“Barn Burning” and “A Rose for Emily” by William Faulkner

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William Faulkner is one of the influential central figures of American literature of the last century. His works combine realism, historical drama, and social psychology. The writer was significantly influenced by the fact that he grew up in Mississippi when the defeat of the South in the Civil War was fresh in memory and bothered residents. Faulkner’s stories and novels are interconnected by the theme of the collapse of the old South, setting – invented Yoknapatawpha County, and its inhabitants, typical Southerners (“William Faulkner Biographic” para 2). His short stories named A Rose for Emily and Barn Burning are vivid examples of the author’s creativity, which have simultaneously similar and contrasting traits. Even though both short stories have characteristic features of Faulkner’s style as long sentences exciting attention, their characters are entirely different in temper and aspirations, which is reflected in the tone of the stories.

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The story A Rose for Emily begins with the death of the main character Emily Grierson, who is considered mysterious and strange. Further, the piece includes the memories of an unknown narrator, who gradually reveal the details of Emily’s life. Her father does not allow men to romance Emily, and she remains unmarried (Kennedy and Gioia 36). After her father’s death, Emily cannot accept his passing and allows the city residents to bury him only in a few days. A little later, she has a romantic interest – Homer Barron, who then leaves, then appears. At some moment, Emily buys poison from the pharmacy, and the residents think the woman will commit suicide. However, she continues to live in her house, where only an African-American servant comes in. After Emily’s death, residents come to her place, find old furniture in the dust and the dried-up corpse of Homer. According to some signs, it becomes clear that Emily slept next to him.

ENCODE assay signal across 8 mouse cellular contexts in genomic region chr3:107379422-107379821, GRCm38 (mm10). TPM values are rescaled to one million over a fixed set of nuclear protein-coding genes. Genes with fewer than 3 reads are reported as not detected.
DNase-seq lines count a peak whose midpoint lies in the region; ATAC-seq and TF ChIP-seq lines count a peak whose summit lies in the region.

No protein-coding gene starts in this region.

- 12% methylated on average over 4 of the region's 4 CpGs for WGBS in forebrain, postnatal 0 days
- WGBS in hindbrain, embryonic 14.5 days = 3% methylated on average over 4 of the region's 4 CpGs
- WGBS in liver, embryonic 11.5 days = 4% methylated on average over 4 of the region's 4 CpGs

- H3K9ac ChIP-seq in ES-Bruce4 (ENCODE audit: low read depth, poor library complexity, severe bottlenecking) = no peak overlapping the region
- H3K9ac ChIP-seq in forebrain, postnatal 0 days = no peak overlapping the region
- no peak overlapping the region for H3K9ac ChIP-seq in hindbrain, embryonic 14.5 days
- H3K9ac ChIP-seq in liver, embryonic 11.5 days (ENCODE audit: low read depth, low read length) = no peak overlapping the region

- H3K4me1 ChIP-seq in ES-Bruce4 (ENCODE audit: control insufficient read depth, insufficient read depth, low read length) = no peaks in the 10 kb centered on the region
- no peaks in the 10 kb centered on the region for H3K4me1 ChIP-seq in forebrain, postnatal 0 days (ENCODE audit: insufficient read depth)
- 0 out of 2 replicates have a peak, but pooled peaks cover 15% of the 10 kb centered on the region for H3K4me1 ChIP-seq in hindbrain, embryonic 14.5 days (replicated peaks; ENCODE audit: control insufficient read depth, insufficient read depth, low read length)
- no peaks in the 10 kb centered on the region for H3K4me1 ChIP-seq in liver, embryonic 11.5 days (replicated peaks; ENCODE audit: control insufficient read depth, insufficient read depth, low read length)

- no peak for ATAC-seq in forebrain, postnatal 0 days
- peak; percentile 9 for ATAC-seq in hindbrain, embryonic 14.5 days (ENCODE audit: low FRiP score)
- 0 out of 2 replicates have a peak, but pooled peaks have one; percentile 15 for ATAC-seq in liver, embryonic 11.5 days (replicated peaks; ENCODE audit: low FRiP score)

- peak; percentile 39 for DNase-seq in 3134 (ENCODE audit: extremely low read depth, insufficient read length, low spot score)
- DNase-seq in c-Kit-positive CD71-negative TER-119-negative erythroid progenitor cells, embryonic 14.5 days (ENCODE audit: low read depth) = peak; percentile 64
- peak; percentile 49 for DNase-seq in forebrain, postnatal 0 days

In Barn Burning, the Snopes family appears, and their head Abner “Ab,” is an angry man who cannot settle and find his place in the world. However, Abner is not the main character, and attention focuses on his teenage son, Sartoris “Sarty,” atypical Snopes. He feels an inner conflict between loyalty to the family, which his father instills him, and his ideas about decency and justice. In response to the employer’s insulting (in Ab’s opinion) behavior, the boy’s father decides to burn his barn, which he has already done before in other cities. Sarty does not support Abner’s behavior and warns the barn’s owner. As a result, he hears shots and thinks that his father was killed. The boy does not want to return to the family and runs away, and having mourned his father, and he feels better than before. As the reader learns, this story is a memory of adult Sarty.

As it becomes clear from the presented plots, the narratives are significantly different, although both have something gloomy. Moreover, a feature of both stories is the use of retrospectives. In A Rose for Emily, Faulkner’s writing style to use long sentences is fully manifested. The many details included in each sentence contribute to the immersion in the story’s atmosphere. For example, the author used this technique when people entered the room with Homer’s body:

A thin, acrid pall as of the tomb seemed to lie everywhere upon this room decked and furnished as for a bridal: upon the valance curtains of faded rose color, upon the rose-shaded lights, upon the dressing table, upon the delicate array of crystal and the man’s toilet things backed with tarnished silver, silver so tarnished that the monogram was obscured. (Faulkner, “A Rose for Emily” 8).